We continue our journey through a month of frightening, bloody and violent films. For more, check out our 31 Days of Horror homepage.
Synopsis: Short version: Birds realize they outnumber humans about a million to 1 and decide strips of bread just aren’t cutting it any more. Worldwide attack ensues.
Long version: Melanie Daniels (Tippi Hedren), young, San Francisco socialite,
stalks follows a potential boyfriend, the handsome Mitch Brenner (Rod Taylor), to his lakeside home in the Northern California town of Bodega Bay. There, Melanie meets his mother (Jessica Tandy) and young sister (Veronica Cartwright), and become acquainted with the small town. However, strange things are about to take place.
Out of nowhere, the local members of the Avian 404 – read, the birds – decide it’s high time to turn their beaks and claws on the human population. Hitting sporadically and in large swarms, the birds begin attacking the fine people of Bodega Bay. The residents, some believing it to be a sign of the apocalypse, others not having a clue why this is happening, but all of them scared senseless, try to take refuge indoors. But it soon dawns on them that their only way of survival is to escape the town.
The master of suspense, director Alfred Hitchcock, fills The Birds with numerous moments that could be deemed more than memorable. Certain scenes in The Birds stick in your head and make you eyeball every bird hanging on a low branch days after watching the film.
The most memorable of these involves Melanie visiting a local school, sitting outside on a bench, and catching a quick smoke. Behind her sits a jungle gym that four crows sit on. Hitchcock cuts away from the jungle gym, then back, a number of times, each time revealing more and more crows are sitting on it. When Melanie realizes what is going on, the jungle gym is covered with dozens of birds, and then the tension as to when they are going to attack really kicks in. The attack that follows is quite memorable with Melanie and children running down the street away from the school, the screeching sounds of the crows filling the soundtrack, but the editing in those shots before the actual attack make up exactly the kind of suspense Hitchock is known for.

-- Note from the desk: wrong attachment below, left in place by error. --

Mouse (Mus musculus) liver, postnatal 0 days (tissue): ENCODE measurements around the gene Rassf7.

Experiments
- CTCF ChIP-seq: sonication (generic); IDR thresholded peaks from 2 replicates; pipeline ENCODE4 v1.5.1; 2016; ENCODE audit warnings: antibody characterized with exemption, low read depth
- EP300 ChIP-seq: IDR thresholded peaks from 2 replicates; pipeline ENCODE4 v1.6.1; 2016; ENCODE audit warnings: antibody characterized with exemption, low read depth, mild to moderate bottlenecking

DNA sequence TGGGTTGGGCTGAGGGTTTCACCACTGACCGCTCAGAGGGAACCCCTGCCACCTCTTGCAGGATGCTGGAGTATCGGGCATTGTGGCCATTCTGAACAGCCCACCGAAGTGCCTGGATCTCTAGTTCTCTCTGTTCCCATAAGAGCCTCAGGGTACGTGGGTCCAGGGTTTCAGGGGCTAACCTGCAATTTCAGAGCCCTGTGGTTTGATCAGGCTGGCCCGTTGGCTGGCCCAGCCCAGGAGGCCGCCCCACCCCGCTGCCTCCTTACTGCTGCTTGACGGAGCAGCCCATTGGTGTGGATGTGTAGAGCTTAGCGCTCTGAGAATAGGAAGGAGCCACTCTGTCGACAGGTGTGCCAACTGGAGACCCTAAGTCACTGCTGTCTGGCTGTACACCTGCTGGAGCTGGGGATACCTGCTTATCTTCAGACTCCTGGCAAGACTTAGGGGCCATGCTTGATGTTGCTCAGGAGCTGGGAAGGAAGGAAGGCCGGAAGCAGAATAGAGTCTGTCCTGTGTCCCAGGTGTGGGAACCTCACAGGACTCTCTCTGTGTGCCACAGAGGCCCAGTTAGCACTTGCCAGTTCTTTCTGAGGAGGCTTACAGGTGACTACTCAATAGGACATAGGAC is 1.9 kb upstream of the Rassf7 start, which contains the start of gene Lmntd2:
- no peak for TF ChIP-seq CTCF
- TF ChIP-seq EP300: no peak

For a film about the potential end of the world, The Birds is quite subdued in its overt violence. The bird attacks bring about cuts and scrapes, trickles of blood on people’s faces here and there, but very little in the way of gory imagery. One scene involving Mitch’s mother going to visit a friend and finding him dead, his eyes having been gouged out, is about as graphic as The Birds get. The Birds does have the rare distinction of being one of the only – maybe THE only – Hitchcock film that features a car blowing up. This is inadvertently caused by the birds, and at least one human is caught in the gas station explosion.
Look, the birds don’t wear clothes, okay? So, if bird nudity is sexual in nature, then, yes, The Birds has oodles and oodles of nudity. There’s some talk of Melanie having been pushed into a fountain while naked, but Hitchcock evidently didn’t have it in his budget for flashbacks. Maybe it’ll be in the Gus Van Sant remake.
Gore and nudity, The Birds ain’t got. Scares? It’s got tons. Hitchcock, a master storyteller and builder of suspense, spends much time on his characters and in “showing us the bomb” before allowing it to explode. However, the very thought of birds up and deciding one day they are going to take over this planet, and knowing they could damn well do it if that day every comes, is where much of the unease comes with this film. The bird attacks are shot remarkably. The appearance that these characters are in imminent danger of the swooping and flapping going on about them is palpable. But even in those scene where no attack is occurring, more specifically the final eight minutes of the film, where you know danger is just a wing flap away, those are the moments where The Birds truly holds your nerves in its claws.
Yes, Alfred Hitchcock is a master of suspense, a master of building terror, and The Birds, one of only three or four films in his career that could arguably be considered true horror films, is possibly the scariest. Built on a solid foundation of characters and real-life situations, the film posits an end of the world scenario that is as unique in nature as it is terrifying. The idea that Hitchcock nor screenwriter Evan Hunter ever dare to give a reasoning behind the attacks along with the lack of musical score and the final shot of the film, one that ends with a fade to black rather than the commonplace THE END titles, brings about a sense of absurdity and nihilism to the whole thing.
The Birds did, in fact, have a sequel, the 1994 made-for-Showtime The Birds II: Land’s End. Not having seen it, I’m not sure if it tries to explain the bird attacks, but there is apparently a scene involving vultures versus a helicopter blade. It’s an honorable way to go. Even for a carrion eater.